Friday cat blogging

Close enough to Friday anyway. Chronicling the growth of Oomi: small, medium, and chubby.

From Oomi

From Oomi

From Oomi

Taxes and healthcare

I posted a rundown of the candidates' tax and health care policies over at my sister's blog, Current Conductor. Check it out here.

Don't hate on me (or ACORN)

In his paper The Political Economy of Hatred, Ed Glaeser looks at anti-Americanism in the Middle East, anti-Semitism in Europe, and anti-Black hatred in the American South and concludes that hatred is "particularly likely to spread against groups that are politicaly relevant and socially isolated."  The social isolation of the object of hatred increases the costs for the in-group to debunk myths, and the political relevance of the group increases the incentives for politicians to target the out-group with hate-creating propaganda.

I think this is a useful model through which to look at McCain's propaganda regarding ACORN, the group he says is now on the verge of maybe perpetrating one of the greatest frauds in voter history in this country, maybe destroying the fabric of democracy."  This propaganda has resulted in death threats against ACORN employees and vandalism of ACORN offices.

Glaeser's basic theory is that political entrepreneurs who are pro-wealth-redistribution will spread hate-creating stories about rich minorities, while anti-redistribution will spread hate-creaing stories about poor minorities.  However it doesn't just have to apply to minorities classified by economics.  ACORN and other community organizers are minorities, in that 99% of Americans are not ACORN volunteers or employees, and most don't know ACORN volunteers or employees either.

ACORN, the out-group, is politically relevant both because of their connections to Obama and the Obama campaign, but also because they registered 1.3 million new voters this year.

ACORN is also socially isolated from the target group of McCain's propaganda, not only because there are so few ACORN members in the country, but also because they tend to operate in larger cities, and the target of this propaganda is conservative/GOP voters in suburbs and rural communities (the in-group).

Glaeser's model has four steps:
1) Politicians decide whether or not to broadcast a hate-creating message.  My guess is that this occured prior to the GOP national convention, when Giuliani and Palin both devoted chunks of their speeches to ridiculling community organizers.  But it could also have happened whenever the campaign realized that they have no shot at winning based on issues, due to the financial/economic situation.

2) In-group members receive the message about the harmfulness of the out-group, and decide whether or not to investigate the truth of this message, and decide whether or not to take action against the out-group.  False messages can succeed if in-group members have no incentive to figure out whether the messages are true or not, or if the barriers to finding out the truth are very high.  Incentives would be personal, commercial, or other relationships with members of the out-group, which also lower the barriers to the truth.  Since ACORN is both socially isolated and not well known by most voters outside of thecurrent  voter registration story, incentives are low and barriers are high.  While the truth is obviously perfectly available through online news sources, McCain's demographic probably distrusts "liberal media" like ABC (and it doesn't help that CNN bought McCain's propaganda hook, line and sinker).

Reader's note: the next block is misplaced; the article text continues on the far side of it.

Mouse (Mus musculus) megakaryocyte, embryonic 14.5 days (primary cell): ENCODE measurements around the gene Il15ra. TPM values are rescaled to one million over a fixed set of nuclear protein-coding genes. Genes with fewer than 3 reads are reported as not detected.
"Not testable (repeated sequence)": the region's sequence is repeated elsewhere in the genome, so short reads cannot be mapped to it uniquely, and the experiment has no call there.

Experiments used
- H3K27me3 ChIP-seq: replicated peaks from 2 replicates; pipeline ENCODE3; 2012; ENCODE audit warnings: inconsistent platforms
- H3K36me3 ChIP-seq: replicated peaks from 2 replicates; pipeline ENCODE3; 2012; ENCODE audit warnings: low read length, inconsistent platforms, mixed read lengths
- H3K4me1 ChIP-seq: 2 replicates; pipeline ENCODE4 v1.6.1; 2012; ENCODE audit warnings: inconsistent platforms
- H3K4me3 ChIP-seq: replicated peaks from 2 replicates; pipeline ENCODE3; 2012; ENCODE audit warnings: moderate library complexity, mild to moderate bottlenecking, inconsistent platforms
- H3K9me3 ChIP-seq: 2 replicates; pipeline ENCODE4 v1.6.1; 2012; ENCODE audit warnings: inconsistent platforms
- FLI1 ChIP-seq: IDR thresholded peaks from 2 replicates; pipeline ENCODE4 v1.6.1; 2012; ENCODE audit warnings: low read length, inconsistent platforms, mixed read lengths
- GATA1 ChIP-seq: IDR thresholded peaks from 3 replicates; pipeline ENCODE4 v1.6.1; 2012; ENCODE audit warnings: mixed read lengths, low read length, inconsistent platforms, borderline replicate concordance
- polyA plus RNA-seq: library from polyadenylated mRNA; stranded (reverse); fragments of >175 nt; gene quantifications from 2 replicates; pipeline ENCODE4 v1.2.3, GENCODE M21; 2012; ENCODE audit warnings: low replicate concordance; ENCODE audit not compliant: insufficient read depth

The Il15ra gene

3) Each group votes for their preferred candidate, and the winner's policies are implemented.

4) The losing group may be harmed by the winning group (the whole point of the propaganda).  Here, the ACORN propaganda fits into McCain's larger desperation strategy of associating with people that are "different" from McCain's voters.  i.e., if Obama and ACORN steal the election, something bad and vaguely associated with terrorism, socialism, high taxes and black people will happen (all examples are from the central McCain campaign, not the even more explicitly racist state and local GOP figures).

A few ending notes.  First, it's important to recognize the transparently cynical nature of McCain's propaganda campaign against ACORN.  This link has a video of McCain congratulating ACORN as "what makes America special" due to their efforts to get immigrants registered to vote.  

Second, while McCain rails about "voter fraud" and implies that ACORN is engaged in some conspiracy to steal the election, there is a significant difference between voter fraud and voter REGISTRATION fraud (it's one thing to register Mickey Mouse, it's another thing to try to vote as Mickey Mouse), and the real victim of this voter registration fraud is ACORN itself for being tricked into paying for bogus registrations, which is why they were the ones that reported it to the Feds in the first place.  ACORN is legally required in several states to turn in all registration forms, whether they think they are fradulent or not, so as to get around the possibility of organizations throwing out registrations of one party or another.  They also noted forms they thought might be fradulent.

Finally, it's important to note that the GOP has a history of crying wolf over voter fraud.  The US Attorneys scandal of a couple years ago was partially about Rove firing US Attorneys who were unwilling to prosecute bogus voter fraud cases.